Husted directive puts all counties, voters on an equal footing


The November presidential election is still more than two months away, but things are beginning to percolate in Ohio.

Not only have Republican candidate Mitt Romney and President Barack Obama been visiting our state, but now a directive has come down from Ohio Secretary of State Jon Husted's office to county boards of elections concerning early voting hours.

Husted has decided to make voting hours across Ohio uniform, thus eliminating the present practice of allowing boards of elections to set their own times. Husted said this puts everyone on an equal footing, and if there is one thing you want in an election, it's probably uniformity.

There is no weekend voting, but hours are extended on some days as late as 7 p.m., and on another until 9 p.m.

Naturally, Democrats are already complaining about the change, saying it will keep some people from voting. That assumption is hard to understand when you consider that the general election isn't until Nov. 6 and voters have a month to cast their ballots during an early voting period that begins on Oct. 2.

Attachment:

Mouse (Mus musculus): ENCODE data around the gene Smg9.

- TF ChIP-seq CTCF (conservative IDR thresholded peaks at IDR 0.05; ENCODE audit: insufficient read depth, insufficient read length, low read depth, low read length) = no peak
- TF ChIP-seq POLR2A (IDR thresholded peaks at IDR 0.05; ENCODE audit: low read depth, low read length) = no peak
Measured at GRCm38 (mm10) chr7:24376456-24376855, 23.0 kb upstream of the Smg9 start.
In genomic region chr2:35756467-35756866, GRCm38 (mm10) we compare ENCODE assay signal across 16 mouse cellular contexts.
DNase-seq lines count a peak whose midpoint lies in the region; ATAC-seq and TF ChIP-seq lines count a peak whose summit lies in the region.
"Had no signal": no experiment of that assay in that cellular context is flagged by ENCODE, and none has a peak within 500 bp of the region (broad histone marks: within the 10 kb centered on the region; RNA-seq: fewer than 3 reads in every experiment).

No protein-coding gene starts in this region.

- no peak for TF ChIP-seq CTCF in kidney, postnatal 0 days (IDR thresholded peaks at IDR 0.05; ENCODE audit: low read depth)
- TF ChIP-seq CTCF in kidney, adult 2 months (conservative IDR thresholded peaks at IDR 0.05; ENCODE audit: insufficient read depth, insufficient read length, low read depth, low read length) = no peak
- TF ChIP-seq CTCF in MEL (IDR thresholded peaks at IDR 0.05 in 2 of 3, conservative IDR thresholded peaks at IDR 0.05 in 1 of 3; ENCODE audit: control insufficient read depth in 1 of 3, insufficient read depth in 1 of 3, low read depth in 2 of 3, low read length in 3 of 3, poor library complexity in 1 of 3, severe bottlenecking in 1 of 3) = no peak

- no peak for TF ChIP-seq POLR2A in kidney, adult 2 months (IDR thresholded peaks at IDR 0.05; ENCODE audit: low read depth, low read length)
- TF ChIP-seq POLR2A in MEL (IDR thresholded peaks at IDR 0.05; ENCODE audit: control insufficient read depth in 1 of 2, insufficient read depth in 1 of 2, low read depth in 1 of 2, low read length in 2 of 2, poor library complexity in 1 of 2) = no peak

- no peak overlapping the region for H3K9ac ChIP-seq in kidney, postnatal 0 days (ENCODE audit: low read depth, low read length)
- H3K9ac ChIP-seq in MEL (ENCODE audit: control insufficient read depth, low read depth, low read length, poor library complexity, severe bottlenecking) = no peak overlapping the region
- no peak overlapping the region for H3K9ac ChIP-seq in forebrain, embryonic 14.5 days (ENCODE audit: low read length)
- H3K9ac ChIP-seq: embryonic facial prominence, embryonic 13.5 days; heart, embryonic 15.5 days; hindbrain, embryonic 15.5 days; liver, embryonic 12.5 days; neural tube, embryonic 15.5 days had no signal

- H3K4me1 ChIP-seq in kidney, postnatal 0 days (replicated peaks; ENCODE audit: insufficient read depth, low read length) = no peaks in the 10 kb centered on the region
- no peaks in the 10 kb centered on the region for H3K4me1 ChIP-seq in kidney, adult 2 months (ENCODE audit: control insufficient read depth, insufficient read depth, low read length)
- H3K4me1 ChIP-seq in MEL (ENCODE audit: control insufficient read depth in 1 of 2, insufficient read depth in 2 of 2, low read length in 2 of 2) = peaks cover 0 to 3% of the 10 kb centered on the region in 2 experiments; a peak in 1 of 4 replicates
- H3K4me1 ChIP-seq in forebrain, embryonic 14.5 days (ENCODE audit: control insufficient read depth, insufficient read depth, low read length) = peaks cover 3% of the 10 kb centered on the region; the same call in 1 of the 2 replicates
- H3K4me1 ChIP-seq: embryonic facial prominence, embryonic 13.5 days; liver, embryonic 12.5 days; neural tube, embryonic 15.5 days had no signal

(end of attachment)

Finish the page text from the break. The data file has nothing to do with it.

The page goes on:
But the bickering over the state's election laws and practices is not surprising given that Ohio played such a crucial role in Republican George W. Bush's two close victories in 2000 and 2004.

In that regard, it's not hard to imagine that Husted's directive will result in a lawsuit from Democrats and/or their supporters, not to mention heaps of criticism. But their suggestion that the hours will somehow disenfranchise voters -- particularly in metropolitan areas -- doesn't stand up.

Husted is right in noting that voting is a responsibility and, as such, requires that voters undertake the bare minimum in exercising that right. Most voters somehow found it possible to make their choices years ago before early voting was instituted. So, it can easily be argued that voting is as easy as it's ever been, and the opportunities afforded voters are greater than ever before.

In addition, after Labor Day every voter in Ohio will be receiving an application for an absentee ballot in the mail. This certainly will do nothing to decrease voting opportunities.

Husted's early voting hours might not meet every conceivable contingency or need of every voter. But how can anyone seriously argue that voting is that difficult in Ohio?

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